Women Have Higher Genetic Risk of Alzheimer’s
By Michael Smith, North American Correspondent, MedPage Today
Published: June 15, 2012
Reviewed by Robert Jasmer, MD; Associate Clinical Professor of Medicine, University of California, San Francisco and Dorothy Caputo, MA, BSN, RN, Nurse Planner
- A major genetic risk factor for Alzheimer’s disease, the E4 variant of the apolipoprotein E (APOE) gene, manifests itself more often in women than in men.
- Note that the sex difference was also apparent, in a separate cohort, in levels of the Alzheimer’s-associated protein tau in cerebrospinal fluid.
A major genetic risk factor for Alzheimer’s disease – the E4 variant of the apolipoprotein E (APOE) gene — manifests itself more often in women than in men, researchers reported.
In a cohort of cognitively healthy older men and women, carrying the E4 variant was associated with deficits in brain connectivity in women, but not in men, according to Michael Greicius, MD, of the Stanford University School of Medicine in Palo Alto, Calif., and colleagues.
The sex difference was also apparent, in a separate cohort, in levels of the Alzheimer’s-associated protein tau in cerebrospinal fluid, Greicius and colleagues reported in the June 13 issue of the Journal of Neuroscience.
It has long been known that more women than men will eventually develop the disease, and the new findings may help explain why, Greicius said in a statement.
“This disparate impact of ApoE4 status on women versus men might account for a big part of the skewed gender ratio,” he said.
It might also have implications for prognosis, he and colleagues noted, in that men who carry the E4 variant should not be assumed to be at higher than normal risk of Alzheimer’s.
Greicius and colleagues conducted functional-connectivity magnetic resonance imaging (fcMRI) on 131 healthy people, with a median age of 70, to examine connections in the brain’s so-called default mode network.
The default mode network is in play when a person is awake but not focused on a task. Greicius and colleagues have previously shown that elements of the network – which usually have a synchronous firing pattern – are less tightly linked in Alzheimer’s and the linkage deteriorates as the disease progresses.
The volunteers were all cognitively healthy, and genetic testing showed that 43 carried at least one copy of the E4 variant, while the rest had two copies of the E3 allele. The other variant, E2, appear to protect against Alzheimer’s and so volunteers carrying it were excluded from the study.
Greicius and colleagues found that – as expected — carrying at least one copy of the E4 variant was associated with “significantly decreased connectivity” in the default mode network, compared with volunteers carrying two copies of the E3 variant.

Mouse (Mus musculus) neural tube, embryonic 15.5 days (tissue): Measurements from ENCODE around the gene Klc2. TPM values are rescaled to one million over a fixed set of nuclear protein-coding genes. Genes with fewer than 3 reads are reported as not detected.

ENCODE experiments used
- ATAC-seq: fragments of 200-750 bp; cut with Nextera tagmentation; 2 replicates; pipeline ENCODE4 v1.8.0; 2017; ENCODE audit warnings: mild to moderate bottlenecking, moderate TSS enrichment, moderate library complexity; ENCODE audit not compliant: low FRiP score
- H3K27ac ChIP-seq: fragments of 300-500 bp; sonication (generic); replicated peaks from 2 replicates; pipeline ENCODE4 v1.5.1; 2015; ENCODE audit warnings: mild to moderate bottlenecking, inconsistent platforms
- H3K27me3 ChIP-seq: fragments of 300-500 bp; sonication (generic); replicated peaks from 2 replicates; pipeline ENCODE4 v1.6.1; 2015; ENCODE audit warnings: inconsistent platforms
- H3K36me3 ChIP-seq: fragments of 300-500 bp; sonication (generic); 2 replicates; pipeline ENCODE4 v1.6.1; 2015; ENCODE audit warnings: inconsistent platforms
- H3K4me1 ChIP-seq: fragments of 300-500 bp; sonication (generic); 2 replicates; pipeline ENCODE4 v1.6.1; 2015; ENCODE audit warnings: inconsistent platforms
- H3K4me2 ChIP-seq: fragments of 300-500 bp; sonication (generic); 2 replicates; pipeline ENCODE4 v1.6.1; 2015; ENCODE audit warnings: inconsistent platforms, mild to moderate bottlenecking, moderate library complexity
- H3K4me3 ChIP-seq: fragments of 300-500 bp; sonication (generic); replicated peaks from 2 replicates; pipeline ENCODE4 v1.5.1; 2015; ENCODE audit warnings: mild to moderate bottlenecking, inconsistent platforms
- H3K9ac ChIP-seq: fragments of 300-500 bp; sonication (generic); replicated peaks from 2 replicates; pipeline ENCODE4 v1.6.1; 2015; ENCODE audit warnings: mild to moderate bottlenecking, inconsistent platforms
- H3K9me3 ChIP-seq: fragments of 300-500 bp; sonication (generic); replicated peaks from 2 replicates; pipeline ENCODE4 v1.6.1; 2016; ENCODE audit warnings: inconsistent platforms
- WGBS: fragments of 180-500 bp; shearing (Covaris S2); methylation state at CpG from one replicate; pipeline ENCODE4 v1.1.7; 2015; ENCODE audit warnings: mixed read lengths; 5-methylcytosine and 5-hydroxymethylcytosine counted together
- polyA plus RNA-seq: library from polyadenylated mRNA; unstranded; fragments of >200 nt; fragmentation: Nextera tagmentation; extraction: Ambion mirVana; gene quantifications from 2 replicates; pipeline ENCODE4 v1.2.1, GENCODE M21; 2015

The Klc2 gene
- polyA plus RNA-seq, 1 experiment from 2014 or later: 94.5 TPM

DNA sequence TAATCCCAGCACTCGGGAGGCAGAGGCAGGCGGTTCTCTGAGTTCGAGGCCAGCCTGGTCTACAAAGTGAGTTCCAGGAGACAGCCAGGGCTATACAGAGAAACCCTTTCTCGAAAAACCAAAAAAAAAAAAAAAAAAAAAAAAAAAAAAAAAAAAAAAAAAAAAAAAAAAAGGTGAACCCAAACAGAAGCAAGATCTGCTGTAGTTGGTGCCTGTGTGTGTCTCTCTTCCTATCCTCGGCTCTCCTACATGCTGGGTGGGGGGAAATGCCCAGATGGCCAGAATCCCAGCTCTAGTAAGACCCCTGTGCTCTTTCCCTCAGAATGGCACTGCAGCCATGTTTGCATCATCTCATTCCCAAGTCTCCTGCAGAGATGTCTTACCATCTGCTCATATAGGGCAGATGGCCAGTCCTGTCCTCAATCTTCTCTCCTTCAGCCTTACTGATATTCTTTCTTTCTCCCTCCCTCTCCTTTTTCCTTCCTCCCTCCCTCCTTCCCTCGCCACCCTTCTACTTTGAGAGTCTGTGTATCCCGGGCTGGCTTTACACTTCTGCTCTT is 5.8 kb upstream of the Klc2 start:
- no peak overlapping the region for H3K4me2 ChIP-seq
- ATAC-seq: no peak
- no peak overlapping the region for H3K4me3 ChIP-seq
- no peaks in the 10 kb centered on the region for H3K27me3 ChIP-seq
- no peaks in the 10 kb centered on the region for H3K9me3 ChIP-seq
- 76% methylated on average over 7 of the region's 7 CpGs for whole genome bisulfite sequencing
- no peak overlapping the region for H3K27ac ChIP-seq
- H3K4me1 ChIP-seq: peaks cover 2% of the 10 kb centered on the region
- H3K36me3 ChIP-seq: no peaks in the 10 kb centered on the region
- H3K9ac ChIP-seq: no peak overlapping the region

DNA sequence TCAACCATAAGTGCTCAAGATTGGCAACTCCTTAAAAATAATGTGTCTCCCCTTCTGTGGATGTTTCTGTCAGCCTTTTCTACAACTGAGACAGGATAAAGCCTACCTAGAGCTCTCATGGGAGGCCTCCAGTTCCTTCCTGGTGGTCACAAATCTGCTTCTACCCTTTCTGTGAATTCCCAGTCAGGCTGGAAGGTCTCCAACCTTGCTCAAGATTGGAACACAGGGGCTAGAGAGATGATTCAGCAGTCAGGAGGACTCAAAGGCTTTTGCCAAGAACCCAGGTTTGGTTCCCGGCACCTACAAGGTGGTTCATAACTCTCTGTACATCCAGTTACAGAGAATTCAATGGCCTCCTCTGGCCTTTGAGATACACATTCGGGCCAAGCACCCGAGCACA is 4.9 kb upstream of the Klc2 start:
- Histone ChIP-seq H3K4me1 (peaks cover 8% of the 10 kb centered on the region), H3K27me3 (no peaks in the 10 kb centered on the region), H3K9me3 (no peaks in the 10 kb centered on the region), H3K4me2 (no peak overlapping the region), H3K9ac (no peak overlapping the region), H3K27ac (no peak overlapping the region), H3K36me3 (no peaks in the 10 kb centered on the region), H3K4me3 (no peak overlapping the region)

But further testing showed an interaction of the APOE genotype and sex, Greicius and colleagues reported. Specifically:
- In a large region including the cuneal cortex, precuneus, and posterior cingulate gyrus, the loss of connectivity was greater in women carrying an E4 variant than in those with two copies of E3.
- Male E4 carriers showed decreased posterior default mode connectivity only in a small cluster in the left superior parietal cortex compared with men carrying two copies of the E3 variant.
- And women carrying E4 showed reduced functional connectivity compared with male E4 carriers in the cuneus/precuneus cluster of the posterior default mode network.
To confirm the findings, the researchers turned to a second cohort – participants in the Alzheimer’s Disease Neuroimaging Initiative who were cognitively healthy and had data on cerebrospinal measurements.
As in the original cohort, volunteers carrying the E2 variant were excluded, leaving 93 participants, including 26 who carried either one or two copies of the E4 variant.
Analysis of the cerebrospinal fluid showed an interaction of sex and APOE genotype that was significant at P=0.024.
Specifically, the total tau levels were highest in female E4 carriers, at an average of 99 picograms per milliliter, and lowest in women with two copies of the E3 variant, at 65 picograms per milliliter on average. The difference was significant at P=0.046.
“It was only possible to see these differences in tau levels when we separated the patients by gender,” Greicius said.
There were no significant differences between male E4 carriers and those with two copies of E3, between female and male E4 carriers, or between women and men carrying two copies of the E3 variant.
The study was supported by the Hillblom Foundation, the John Douglas French Alzheimer’s Disease Foundation, the JNA Foundation, and the NIH.
The journal said the authors declared no competing interests.
Primary source: Journal of Neuroscience
Damoiseaux JS, et al “Gender modulates the APOE 4 effect in healthy older adults: Convergent evidence from functional brain connectivity and spinal fluid tau levels” J Neurosci 2012; 32(24): 8254–8262.